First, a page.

Early pregnancy test for cows improves welfare and food production
Early pregnancy detection is vital in the cattle industry and improves animal welfare, whilst reducing consumer costs. A simpler, cheaper and safer early pregnancy test, has successfully advanced cattle farming over the last six years, with sales now exceeding $10 million per annum. The development of this test was borne from the discovery of a protein critical for pregnancy success, over 30 years ago.
Farmers depend upon their animals getting pregnant. Why some animals fail to become pregnant in one oestrous cycle but may become pregnant in the next, while others never get pregnant is a constant frustration, and a cause of economic loss. The protein, interferon tau (INFT), was shown to be crucial for successful embryo implantation and the prevention of miscarriage in ruminants, including sheep and cows. Research based on this finding led Prof R. Michael Roberts and colleagues to develop an early pregnancy detection test for cattle based on placental proteins, called pregnancy-associated glycoproteins (PAGs), which enable pregnancy to be determined after just 25 days. This is much more efficient than using ultrasound detection and has contributed to reduced animal costs, more efficient food production, improved animal welfare and ultimately good human health. Although this key function of IFNT in pregnancy was made over 30 years ago, it continues to influence reproductive research and farming practice today.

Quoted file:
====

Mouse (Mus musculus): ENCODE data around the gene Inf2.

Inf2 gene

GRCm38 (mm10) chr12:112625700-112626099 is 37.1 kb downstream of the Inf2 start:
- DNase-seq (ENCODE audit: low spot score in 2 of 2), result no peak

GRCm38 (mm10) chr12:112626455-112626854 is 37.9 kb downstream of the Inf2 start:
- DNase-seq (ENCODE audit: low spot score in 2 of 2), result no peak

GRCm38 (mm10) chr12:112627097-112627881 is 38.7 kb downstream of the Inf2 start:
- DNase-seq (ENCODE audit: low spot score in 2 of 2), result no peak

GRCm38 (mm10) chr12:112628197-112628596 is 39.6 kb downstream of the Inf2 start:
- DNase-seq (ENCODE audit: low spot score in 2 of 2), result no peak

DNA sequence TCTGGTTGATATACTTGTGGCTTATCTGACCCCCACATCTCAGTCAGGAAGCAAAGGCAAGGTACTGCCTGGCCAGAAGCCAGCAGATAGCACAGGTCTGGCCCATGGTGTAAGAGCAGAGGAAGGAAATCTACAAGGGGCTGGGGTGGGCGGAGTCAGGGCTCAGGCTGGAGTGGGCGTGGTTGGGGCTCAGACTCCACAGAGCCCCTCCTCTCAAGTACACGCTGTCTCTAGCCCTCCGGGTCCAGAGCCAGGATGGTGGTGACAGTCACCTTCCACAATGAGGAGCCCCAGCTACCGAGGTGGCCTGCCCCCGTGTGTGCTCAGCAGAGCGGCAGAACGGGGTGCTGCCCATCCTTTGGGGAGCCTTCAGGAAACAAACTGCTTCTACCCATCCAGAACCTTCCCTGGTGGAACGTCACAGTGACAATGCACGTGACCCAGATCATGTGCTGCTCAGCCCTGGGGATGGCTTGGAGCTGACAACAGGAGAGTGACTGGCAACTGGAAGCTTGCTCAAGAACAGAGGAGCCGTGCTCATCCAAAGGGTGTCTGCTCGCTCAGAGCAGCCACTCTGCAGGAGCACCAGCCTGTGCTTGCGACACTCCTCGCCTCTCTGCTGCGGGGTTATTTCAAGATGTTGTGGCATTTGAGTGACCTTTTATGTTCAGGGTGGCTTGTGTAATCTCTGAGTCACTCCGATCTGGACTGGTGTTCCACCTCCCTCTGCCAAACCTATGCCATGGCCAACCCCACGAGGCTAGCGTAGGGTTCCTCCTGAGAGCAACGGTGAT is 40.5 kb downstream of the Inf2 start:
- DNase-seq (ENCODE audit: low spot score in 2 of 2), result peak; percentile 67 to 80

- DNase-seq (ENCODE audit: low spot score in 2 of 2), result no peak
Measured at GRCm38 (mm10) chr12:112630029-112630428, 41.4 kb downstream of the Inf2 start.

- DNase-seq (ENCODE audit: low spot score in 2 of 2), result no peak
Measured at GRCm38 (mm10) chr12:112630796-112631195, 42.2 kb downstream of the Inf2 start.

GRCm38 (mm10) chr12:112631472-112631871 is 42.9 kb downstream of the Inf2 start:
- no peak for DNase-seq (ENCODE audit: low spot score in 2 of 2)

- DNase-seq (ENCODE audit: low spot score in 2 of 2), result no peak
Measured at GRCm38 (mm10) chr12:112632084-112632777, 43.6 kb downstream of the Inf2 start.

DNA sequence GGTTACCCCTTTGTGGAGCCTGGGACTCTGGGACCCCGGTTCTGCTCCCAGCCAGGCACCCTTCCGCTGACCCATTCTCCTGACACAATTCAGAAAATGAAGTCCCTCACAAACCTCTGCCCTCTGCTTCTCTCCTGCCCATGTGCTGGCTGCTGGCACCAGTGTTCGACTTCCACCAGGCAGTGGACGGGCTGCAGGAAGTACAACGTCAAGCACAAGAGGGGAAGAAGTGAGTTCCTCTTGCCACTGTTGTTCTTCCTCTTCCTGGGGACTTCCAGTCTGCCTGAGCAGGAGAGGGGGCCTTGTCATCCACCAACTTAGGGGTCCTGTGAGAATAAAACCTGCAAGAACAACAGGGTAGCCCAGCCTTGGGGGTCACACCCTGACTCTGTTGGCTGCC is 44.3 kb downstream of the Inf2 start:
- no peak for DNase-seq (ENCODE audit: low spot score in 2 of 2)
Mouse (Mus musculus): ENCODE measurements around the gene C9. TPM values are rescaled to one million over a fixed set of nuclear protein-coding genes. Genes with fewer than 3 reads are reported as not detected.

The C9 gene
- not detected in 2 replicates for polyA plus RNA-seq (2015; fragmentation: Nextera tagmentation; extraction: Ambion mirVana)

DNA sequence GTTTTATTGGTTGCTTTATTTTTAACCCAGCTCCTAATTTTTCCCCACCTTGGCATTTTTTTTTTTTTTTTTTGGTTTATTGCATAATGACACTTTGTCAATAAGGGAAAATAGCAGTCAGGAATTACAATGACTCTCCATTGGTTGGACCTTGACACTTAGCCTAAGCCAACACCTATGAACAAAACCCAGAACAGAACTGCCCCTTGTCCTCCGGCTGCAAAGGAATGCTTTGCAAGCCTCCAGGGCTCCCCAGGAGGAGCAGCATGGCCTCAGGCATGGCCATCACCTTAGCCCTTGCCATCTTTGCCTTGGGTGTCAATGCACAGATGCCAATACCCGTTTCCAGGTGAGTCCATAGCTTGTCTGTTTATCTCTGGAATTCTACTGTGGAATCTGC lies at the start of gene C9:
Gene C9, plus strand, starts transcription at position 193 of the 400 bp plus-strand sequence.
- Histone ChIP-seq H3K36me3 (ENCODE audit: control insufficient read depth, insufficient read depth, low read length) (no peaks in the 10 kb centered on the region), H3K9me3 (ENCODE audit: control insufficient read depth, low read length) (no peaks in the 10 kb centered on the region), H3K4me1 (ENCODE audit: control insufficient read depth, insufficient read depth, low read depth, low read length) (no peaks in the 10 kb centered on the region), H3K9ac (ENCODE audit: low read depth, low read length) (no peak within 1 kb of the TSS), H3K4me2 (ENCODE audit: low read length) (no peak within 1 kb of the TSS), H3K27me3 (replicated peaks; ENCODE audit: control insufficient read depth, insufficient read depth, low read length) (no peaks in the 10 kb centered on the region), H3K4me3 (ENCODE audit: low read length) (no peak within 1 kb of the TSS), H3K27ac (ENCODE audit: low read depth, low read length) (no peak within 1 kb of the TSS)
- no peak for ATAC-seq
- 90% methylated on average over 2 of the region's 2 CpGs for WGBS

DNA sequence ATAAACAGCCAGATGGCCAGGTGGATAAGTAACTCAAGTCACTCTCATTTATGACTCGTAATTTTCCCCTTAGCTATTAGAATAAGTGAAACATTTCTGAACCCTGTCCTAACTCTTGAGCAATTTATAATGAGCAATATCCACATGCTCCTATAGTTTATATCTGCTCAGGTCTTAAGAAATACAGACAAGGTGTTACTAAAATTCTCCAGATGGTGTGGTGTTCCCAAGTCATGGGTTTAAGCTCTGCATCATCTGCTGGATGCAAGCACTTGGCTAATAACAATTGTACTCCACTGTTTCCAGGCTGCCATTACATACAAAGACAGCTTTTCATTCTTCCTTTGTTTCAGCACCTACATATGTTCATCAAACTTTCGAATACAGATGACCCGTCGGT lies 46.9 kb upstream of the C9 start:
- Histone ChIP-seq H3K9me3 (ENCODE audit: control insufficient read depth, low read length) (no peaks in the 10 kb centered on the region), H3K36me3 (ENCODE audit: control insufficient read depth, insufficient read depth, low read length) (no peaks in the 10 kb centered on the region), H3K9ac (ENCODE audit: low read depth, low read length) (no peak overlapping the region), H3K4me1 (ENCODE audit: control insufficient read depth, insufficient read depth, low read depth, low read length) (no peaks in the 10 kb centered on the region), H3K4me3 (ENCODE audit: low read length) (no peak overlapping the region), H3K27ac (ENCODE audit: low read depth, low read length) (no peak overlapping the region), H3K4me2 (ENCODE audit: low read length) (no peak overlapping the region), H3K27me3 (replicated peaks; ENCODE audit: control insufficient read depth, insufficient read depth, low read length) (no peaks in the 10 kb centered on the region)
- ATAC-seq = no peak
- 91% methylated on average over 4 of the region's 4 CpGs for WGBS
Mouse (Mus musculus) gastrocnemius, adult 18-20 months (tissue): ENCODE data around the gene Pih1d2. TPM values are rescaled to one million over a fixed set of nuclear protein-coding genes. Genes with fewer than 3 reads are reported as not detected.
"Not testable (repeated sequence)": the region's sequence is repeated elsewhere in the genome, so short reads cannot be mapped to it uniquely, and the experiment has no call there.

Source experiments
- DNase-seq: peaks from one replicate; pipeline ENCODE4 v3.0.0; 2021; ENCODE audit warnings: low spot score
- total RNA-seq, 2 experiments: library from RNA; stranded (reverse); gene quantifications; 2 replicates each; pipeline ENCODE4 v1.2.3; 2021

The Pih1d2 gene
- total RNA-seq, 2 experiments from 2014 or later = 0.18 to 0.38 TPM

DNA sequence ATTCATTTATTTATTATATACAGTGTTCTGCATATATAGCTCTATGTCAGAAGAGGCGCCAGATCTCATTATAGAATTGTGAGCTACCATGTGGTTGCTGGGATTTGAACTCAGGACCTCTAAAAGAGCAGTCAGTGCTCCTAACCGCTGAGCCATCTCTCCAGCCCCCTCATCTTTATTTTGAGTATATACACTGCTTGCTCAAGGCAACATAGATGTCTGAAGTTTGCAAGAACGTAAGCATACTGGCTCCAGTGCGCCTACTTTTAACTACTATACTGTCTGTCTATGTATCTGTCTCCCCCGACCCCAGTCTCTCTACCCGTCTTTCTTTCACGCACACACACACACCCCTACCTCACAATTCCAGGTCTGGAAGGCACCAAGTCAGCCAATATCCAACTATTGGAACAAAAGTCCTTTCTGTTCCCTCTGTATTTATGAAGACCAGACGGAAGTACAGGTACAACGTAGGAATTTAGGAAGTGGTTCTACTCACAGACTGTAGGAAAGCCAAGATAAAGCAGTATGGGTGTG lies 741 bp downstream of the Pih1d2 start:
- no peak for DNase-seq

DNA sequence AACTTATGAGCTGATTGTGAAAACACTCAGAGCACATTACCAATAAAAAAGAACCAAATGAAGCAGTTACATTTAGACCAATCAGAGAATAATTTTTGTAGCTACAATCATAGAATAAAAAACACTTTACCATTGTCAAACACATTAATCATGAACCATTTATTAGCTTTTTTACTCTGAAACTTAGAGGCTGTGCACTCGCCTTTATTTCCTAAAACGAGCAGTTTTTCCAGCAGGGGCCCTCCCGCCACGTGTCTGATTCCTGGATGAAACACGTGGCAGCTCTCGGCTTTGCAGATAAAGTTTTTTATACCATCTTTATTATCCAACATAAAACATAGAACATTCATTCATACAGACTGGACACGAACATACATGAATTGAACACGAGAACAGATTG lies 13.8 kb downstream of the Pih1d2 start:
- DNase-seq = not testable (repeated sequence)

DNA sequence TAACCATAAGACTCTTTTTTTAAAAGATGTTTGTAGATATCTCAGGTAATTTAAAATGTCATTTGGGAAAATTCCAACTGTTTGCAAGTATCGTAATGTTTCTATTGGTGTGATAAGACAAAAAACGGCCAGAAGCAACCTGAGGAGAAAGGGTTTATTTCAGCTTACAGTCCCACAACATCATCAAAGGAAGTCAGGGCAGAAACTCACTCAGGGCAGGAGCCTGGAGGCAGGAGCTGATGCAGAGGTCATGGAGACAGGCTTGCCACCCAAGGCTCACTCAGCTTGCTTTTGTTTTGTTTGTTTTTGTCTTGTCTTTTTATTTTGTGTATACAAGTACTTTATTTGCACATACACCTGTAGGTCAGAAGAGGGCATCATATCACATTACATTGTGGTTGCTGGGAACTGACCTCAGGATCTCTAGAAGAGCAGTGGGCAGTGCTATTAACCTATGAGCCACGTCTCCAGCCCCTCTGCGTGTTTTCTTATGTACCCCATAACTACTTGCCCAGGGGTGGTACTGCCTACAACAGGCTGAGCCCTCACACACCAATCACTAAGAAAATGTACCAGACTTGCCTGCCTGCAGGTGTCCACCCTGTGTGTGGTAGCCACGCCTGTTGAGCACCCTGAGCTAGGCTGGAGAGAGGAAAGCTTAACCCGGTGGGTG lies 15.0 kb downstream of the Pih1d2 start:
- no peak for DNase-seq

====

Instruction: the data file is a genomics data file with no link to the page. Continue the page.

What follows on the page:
In a special issue of Reproduction, celebrating the 30th anniversary of the discovery of IFNT in fertility is chronicled and the future research directions it may drive are highlighted. Such as pregnancy tests with even earlier detection capabilities or methods of assessing peak fertility windows in cattle. Guest Editor of the special issue, Prof Roberts says, "I am optimistic that our better understanding of maternal recognition of pregnancy will ultimately allow us to determine the fertility of cows through a gene chip procedure that can identify animals with the optimum gene combination. Identifying the right genetic make-up may indicate that their pregnancies are more likely to be successful. Approaches like this are just coming on board in the livestock industry."
In 2002, Prof Roberts, with colleague Prof Fuller Bazer, were awarded the Wolf Prize in Agriculture "for their discoveries of IFNT, and other pregnancy-associated proteins, which clarified the biological mystery of signaling between embryo and mother to maintain pregnancy, with profound effects on the efficiency of animal production systems, as well as human health and well-being."
Prof Roberts comments, "Pregnancy success underpins the efficiency of the dairy, meat, and natural fibre industries, so the discovery of the key roles of IFNT and other early pregnancy markers was of great practical and economic importance. The discovery of INFT provided some insight into the physiological mechanisms linked to fertility."